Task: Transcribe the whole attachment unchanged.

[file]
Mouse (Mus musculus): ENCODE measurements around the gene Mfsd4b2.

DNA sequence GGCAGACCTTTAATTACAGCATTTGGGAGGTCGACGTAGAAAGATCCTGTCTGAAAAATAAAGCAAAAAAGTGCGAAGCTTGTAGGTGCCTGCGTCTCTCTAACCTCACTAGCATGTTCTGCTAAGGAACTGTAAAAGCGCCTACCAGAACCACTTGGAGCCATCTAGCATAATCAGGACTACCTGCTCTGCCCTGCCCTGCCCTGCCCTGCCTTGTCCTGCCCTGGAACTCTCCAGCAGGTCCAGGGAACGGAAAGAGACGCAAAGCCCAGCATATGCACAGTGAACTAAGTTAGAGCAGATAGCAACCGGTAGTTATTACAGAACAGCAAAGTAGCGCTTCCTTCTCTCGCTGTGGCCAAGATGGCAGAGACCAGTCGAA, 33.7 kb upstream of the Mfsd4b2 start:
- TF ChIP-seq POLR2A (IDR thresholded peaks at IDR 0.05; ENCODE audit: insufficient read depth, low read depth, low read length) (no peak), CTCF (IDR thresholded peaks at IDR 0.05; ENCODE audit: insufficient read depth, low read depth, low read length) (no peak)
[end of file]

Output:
Mouse (Mus musculus): ENCODE measurements around the gene Mfsd4b2.

DNA sequence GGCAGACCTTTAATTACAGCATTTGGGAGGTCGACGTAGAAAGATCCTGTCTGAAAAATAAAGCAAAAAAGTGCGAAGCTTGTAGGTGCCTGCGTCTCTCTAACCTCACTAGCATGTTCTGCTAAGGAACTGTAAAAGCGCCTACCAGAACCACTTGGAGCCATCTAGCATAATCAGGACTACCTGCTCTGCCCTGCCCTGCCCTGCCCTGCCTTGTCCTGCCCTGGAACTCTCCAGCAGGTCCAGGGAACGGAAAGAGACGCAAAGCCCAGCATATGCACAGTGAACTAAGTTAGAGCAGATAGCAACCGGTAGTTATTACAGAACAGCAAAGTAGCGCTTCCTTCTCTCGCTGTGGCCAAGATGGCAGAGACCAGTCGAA, 33.7 kb upstream of the Mfsd4b2 start:
- TF ChIP-seq POLR2A (IDR thresholded peaks at IDR 0.05; ENCODE audit: insufficient read depth, low read depth, low read length) (no peak), CTCF (IDR thresholded peaks at IDR 0.05; ENCODE audit: insufficient read depth, low read depth, low read length) (no peak)